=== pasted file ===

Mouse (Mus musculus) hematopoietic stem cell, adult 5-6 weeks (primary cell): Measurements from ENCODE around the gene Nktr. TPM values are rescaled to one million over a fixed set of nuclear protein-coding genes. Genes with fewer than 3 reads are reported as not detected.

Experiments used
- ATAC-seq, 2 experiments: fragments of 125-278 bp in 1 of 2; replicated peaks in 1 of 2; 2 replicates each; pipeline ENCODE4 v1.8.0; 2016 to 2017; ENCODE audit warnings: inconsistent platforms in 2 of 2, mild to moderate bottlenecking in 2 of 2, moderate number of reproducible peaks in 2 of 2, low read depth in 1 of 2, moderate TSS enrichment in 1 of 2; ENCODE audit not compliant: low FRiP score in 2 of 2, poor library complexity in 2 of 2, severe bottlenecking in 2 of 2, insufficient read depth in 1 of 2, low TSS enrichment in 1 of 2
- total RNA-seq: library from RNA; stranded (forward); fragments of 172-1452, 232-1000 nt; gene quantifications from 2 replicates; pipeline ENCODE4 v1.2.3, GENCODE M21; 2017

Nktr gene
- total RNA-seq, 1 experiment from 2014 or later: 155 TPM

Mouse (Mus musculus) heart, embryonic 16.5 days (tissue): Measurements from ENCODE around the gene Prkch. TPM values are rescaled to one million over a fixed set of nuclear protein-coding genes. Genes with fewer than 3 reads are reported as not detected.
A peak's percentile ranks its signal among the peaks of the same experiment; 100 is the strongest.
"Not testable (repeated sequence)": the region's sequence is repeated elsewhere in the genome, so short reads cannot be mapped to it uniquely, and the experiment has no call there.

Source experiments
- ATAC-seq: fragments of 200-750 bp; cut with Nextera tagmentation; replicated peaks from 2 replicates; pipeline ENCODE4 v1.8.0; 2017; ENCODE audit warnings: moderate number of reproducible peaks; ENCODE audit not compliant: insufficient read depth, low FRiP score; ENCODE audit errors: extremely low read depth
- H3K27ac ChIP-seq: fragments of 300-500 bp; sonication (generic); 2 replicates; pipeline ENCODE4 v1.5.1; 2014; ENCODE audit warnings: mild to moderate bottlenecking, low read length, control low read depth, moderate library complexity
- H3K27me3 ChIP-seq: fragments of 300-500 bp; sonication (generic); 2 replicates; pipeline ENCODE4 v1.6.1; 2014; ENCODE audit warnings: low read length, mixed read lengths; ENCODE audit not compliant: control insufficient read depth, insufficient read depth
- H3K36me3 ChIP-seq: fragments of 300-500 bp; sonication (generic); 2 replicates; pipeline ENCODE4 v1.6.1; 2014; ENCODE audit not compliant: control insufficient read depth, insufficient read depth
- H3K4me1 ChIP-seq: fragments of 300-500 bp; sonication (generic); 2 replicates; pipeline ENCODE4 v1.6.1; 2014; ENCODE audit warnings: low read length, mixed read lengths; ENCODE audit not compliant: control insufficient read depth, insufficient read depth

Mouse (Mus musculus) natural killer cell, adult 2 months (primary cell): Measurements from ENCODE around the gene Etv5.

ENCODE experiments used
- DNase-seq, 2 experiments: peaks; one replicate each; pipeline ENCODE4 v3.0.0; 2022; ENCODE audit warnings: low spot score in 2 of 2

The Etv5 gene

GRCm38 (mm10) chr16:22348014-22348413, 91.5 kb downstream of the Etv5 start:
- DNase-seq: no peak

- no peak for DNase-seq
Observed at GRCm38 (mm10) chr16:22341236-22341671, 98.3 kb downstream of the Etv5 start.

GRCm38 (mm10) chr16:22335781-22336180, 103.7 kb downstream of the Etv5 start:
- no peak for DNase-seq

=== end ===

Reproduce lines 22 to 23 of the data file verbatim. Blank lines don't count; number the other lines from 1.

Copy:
- no peak for DNase-seq
Observed at GRCm38 (mm10) chr16:22341236-22341671, 98.3 kb downstream of the Etv5 start.